There is also the ability to change the bit rate of the songs as they are playing, so you can have a high bit rate with fewer songs on the disk, or have a lower bit rate with more songs.
The touch pad was a little iffy, particularly if it was raining out.
The screen is great, except for the fact that it doesnt play pictures or films.
The price I got mine for was £199, and that was brand new from Comet, but when it broke, they had stopped selling them.
So be prepared to be disappointed for when you have a problem with it, and nowhere can repair or replace it.
This is a great product. It is a nice hand sized MP3 player, it is heavier than other players as it has a hard drive built in, but it makes it sturdier. I have dropped mine a couple of times and it hasn't made a mark on it! It comes with a pouch that you can hang onto your belt to keep it in place if you are running or walking.
I have a large music collection and I have managed to burn most of it onto my player, which currently has over 8,000 songs on it, so this has a huge storage capacity!
The touch pad is simple to use and menu buttons are easy to navigate.
The only problems are that the touch pad can be a little to sensitive and occasionally you find yourself skipping past the song or album you are looking for! I have seen some people review this who have said that it hasn't lasted 6 months, but I have had mine for 2 years and it is still like new and playing perfectly. I believe if you look after the product it will go on working well for a long time!
Also has built in rechargable battery, so no need for new batteries all the time!
I've had this now for a couple of years and I still have no thoughts of upgrading to anything newer or shinier. The reasons are simple - it is study, has plenty of capacity for music (I have my entire collection on there and it's still not two-thirds full), has good battery life and comes with excellent software, which I also use for all audio CD burning. The downsides of this device are the size (yes, unfortunately a little too big to easily fit in a jeans pocket) and the fact that the slider can be a touch too sensitive. Overall, though, a decent bit of kit if you want an mp3 player purely for music and plenty of it.
This MP3 player is as good as any on the market today. Personally i think its better than ANY Ipod this is because of its stylish looks, lost lasting battery ( important for long journeys ) and its super touch scroll ( it beats ipods scroll anyday ). The first thing you think about this is when you see it is that its quite bulky and its true it is but an mp3 player than can hold up 2 50,000 songs has to be so be realistic and secondly ive had for almost a year now and its as good as new because they hardly ever break ( unlike ipods ) its also very stylish and composed and well worth the money i managed to get mine off amazon for 135 quid but there only about 90 quid a bargain in my hand this thing is a brute!!!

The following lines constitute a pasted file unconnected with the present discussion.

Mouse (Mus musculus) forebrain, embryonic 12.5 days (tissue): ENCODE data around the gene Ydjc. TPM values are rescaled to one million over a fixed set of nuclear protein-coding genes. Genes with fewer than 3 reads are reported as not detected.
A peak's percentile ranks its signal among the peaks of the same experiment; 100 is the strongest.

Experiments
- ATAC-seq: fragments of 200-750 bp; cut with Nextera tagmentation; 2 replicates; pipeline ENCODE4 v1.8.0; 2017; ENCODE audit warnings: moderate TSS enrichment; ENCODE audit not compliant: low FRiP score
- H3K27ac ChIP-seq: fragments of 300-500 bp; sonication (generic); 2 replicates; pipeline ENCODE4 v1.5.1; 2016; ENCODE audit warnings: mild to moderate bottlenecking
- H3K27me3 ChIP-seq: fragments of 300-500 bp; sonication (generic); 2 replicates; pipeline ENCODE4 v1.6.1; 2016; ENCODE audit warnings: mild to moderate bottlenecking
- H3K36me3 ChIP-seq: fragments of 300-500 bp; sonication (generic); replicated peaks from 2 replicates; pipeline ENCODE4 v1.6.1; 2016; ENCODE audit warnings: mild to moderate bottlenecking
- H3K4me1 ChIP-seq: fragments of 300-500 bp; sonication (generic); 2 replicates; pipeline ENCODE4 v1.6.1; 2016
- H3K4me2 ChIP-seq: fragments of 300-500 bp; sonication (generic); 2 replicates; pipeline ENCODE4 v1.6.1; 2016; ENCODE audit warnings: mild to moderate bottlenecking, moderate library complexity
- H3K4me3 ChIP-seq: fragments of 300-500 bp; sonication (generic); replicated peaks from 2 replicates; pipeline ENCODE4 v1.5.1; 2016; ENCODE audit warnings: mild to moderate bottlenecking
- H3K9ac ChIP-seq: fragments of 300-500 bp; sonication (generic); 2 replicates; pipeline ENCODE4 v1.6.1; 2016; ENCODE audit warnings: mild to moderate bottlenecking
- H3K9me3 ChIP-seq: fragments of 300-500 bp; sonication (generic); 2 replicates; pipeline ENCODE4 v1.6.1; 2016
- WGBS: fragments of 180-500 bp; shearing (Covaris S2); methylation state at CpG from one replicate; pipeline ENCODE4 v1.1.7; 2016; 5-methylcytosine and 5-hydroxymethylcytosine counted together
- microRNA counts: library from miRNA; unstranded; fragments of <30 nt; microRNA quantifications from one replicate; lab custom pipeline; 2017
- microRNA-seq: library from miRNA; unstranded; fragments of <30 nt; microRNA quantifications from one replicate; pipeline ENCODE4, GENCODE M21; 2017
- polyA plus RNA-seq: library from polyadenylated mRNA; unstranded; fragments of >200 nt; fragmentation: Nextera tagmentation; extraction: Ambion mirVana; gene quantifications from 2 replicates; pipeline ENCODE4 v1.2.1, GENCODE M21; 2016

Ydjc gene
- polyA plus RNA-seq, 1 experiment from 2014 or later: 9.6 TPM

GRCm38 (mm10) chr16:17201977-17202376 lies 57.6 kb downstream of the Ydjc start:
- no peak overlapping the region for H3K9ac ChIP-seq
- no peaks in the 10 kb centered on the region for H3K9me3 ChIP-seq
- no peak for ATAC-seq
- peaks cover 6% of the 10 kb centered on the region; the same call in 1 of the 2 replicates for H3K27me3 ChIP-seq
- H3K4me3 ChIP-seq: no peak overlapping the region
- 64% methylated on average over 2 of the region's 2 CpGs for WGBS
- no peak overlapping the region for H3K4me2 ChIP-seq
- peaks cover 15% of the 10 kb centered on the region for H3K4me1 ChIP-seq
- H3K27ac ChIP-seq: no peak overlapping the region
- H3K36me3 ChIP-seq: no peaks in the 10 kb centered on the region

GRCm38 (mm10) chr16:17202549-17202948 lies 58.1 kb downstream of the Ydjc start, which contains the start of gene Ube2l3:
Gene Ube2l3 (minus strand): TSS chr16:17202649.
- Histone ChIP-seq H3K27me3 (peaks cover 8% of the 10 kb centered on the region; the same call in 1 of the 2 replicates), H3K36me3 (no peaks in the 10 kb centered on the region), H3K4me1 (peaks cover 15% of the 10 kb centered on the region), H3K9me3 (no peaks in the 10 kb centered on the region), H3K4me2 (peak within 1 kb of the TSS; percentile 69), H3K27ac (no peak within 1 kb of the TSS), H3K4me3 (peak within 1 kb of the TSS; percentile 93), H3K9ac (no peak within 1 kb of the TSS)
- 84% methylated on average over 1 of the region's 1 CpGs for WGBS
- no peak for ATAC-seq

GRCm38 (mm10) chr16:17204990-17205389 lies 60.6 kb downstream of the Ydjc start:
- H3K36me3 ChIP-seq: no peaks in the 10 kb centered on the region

This is my third or fourth Mp3 player now, and having finally found Creative, I am sold for life and will be sticking with them. Although the software necessary has to be installed, this is not a big deal, and is easy to use. The actual Mp3 player has been considered chunky and overweight, but i do not find this a problem at all, as it is most definitely palm sized, and there is no problems with using it whatsoever. The touch setting can be annoying, as you watch the scroller fly through your bands, but this is controlled easily within a couple of hours of use. The biggest selling point is the 24 hrs battery life, and it does seem so, as I am often listening to music, and I only have to charge every few days. I could not do without this mp3 player, and I will never feel the need to be a sheep and go for ipod. Creative is the new ipod, as it excels its opposition in every possible way.
I love this product! I bought it for my partner for Xmas - he works as cabin crew - so this gets a lot of use on long haul trips away!